So how did this come about? You can thank/blame Simon Spanton at Gollancz, and my agent John Jarrold for sending him my way. I’d spend the last couple of years writing books far faster than anyone was reading them, I had a backlog of several years of submissions queuing to be looked at and I was looking for something else to do. I’d probably been annoying the hell out of John bugging him every few weeks about what was going to get sent out to whom and when. Patience, is one of those virtues where someone else got most of mine. Simon, meanwhile, was on the hunt for someone who’d write something sexy, snide and action-packed with dragons in it. No busty bimbo riders either (I think that’s a quote, but I could be wrong).
It just so hit the spot. It took me and my muse a weekend to sketch out the skeleton of a trilogy and everything to fit together perfectly almost first time (this happens more often than you might think). I think it took about a week to send a first pitch back to Gollancz. Five chapters, one trailer and one synopsis later and we had a deal. The day after that, the Germans bought it too. After two decades of getting absolutely nowhere, that big blue hand that works for the Lottery was finally pointing at me. Or that’s how it felt. Mostly still does.
TAP is finished now. Whether it’s sexy, snide and action-packed you can judge for yourselves, but the dragons kick ass. I think that’s one thing all the reviewers agree on. They aren’t reasonable, rational, thinking creatures, they don’t speak in a clipped English accent, they aren’t cute and cuddly, you can’t bargain with them and they don’t have a convenient weak spot just under their left armpit. They were (and still are) a lot of fun to write.
I think this is a pretty comprehensive list of reviews as of June 2009, by the way, at which point I pretty much gave up keeping track. So sorry if you got missed out:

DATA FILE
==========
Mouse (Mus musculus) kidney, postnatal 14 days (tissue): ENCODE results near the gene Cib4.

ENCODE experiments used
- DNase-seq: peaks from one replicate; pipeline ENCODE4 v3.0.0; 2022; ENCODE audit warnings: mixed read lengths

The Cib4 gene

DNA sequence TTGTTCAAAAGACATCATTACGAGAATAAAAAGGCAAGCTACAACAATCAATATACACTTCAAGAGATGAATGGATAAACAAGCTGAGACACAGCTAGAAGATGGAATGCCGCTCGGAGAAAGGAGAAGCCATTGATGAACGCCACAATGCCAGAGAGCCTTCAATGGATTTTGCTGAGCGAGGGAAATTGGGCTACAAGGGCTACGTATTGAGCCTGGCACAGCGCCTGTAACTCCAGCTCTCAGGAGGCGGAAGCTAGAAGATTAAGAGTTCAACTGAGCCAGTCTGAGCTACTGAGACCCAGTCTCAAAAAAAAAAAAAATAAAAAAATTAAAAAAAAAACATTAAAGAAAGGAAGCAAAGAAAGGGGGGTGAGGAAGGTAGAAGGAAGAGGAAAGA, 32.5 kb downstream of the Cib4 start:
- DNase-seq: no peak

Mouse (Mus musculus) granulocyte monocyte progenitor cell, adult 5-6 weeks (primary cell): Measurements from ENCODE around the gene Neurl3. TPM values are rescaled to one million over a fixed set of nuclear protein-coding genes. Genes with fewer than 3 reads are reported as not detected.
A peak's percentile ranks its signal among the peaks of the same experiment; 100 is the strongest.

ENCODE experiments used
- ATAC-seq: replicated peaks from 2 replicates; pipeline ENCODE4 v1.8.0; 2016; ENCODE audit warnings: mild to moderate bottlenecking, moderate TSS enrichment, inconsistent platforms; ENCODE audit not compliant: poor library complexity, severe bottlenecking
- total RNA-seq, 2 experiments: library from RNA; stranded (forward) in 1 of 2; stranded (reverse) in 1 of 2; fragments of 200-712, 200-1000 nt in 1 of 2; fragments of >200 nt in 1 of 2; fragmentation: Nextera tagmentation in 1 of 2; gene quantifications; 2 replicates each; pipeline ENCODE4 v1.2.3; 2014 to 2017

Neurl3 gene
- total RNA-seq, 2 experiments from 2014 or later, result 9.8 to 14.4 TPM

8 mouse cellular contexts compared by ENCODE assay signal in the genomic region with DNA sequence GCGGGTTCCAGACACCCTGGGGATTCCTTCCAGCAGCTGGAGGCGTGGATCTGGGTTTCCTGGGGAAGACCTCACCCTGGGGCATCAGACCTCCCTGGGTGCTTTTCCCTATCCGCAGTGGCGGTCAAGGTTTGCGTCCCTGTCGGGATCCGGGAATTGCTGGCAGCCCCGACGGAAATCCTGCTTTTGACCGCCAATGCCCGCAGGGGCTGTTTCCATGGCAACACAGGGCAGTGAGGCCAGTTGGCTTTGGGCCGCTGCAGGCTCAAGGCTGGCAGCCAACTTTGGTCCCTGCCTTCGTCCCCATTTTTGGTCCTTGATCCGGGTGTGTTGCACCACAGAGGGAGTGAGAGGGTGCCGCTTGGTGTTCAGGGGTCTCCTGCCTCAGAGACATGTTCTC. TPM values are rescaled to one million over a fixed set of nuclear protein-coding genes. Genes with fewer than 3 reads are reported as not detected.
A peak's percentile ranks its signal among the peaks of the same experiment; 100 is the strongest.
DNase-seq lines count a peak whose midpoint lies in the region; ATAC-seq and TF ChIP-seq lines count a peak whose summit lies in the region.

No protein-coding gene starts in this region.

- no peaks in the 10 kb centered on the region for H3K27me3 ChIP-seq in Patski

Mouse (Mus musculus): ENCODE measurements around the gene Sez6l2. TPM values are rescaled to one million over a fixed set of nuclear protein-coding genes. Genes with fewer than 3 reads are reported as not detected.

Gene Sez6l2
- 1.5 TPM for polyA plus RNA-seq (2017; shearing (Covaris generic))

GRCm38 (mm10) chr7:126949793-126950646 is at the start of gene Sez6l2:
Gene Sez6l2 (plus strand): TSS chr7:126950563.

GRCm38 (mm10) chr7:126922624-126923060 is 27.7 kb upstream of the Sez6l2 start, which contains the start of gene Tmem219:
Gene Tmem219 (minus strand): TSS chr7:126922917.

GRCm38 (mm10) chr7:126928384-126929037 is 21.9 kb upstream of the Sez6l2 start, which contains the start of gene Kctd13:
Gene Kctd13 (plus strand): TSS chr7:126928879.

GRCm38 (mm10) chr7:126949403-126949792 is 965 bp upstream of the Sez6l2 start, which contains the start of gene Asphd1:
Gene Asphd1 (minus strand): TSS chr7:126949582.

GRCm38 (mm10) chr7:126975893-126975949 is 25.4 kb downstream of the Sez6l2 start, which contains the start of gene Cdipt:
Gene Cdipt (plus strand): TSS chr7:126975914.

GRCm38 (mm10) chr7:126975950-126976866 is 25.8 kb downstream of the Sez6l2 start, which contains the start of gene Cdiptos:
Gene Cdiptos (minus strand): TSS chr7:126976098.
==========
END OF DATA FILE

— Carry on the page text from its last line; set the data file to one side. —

“…the combination of the fantastic with keen observation and sheer impudence reads something like Anne McCaffery as filtered through the mind of Oscar Wilde.” Locus (and yes, I liked that one so much that I transcribed it)
“A fast, sharp, ruthless read.” Joe Abercrombie
“…will appeal to fans of both classic and contemporary fantasy. In short, Gollancz has discovered another winner” Fantasy Book Critic (who later list King of the Crags as one of their top ten anticpated novel of 2010)
“…full of everything that I like about fantasy right now; strong characters, a complex plot and loads of dragons.” Graeme’s Fantasy Book Review.
“Roll over McCaffrey, there’s a new Dragon Lord in town.” (Gareth Wilson FALCATTA TIMES )
“…what I like most about The Adamantine Palace was the level of excitement that accompanies each moment of the book. This excitement grows with each page causing the reader to literally sit at the edge of their seat waiting for the exciting conclusion.” Whatchamacallit Reviews
“…an absorbing, satisfying read with plenty left in the locker for the future instalments … Dragons are back at the top of the food chain, in all their fire-breathing primal glory.” Speculative Horizons
A review of TAP and KOTC together: “The first book was a marvellous debut. The second book trumped it hands down. The excitement, thrills and spills anticipated in the final book promise to be an incomparable fantasy ride.” M/C reviews
Mike at King of the Nerds sums up what I was trying to achieve with the dragons perfectly: “Yes and while you might let out a cheer when you first meet [the dragon] it dies in your throat pretty quickly leaving you with an uneasy sinking sensation in the pit of your stomach and the sudden need to back away very very slowly. I loved that.” Others may feel differently, but that’s exactly the reaction I wanted.
Or try this from SF Crows Nest:
“With a marvellous sweeping prose, a twisting plot and a lead character that is both venomous and awesome, this novel screams out for attention it rightly deserves. It’s a novel that clearly acknowledges its debt to the dragon sub-genre but is so strongly plotted through its characterisation that it pushes itself up into the realms of high political fantasy to threaten the likes of George R.R. Martin and Robert Jordan.”
“Deas has a deft hand with worldbuilding and history. I absolutely loved all the strange and sinister little touches, like the Scales, that he put into his world. I could have gobbled up twice what he put in without blinking.” Smouldering Ink
“I highly recommend The Admantine Palace to all readers of fantasy. Even if it has been years since you last read a book about dragons, don’t hesitate to give this one a try. You will not be disappointed.” SFF Chat
Now some people have read The Adamantine Palace and hated it, I guess. Maybe for exactly the reasons this reviewer loved it so much. But it’s still a real kick to read a review like this and know that there’s someone else who read my words and got out of it what I was trying to put into it.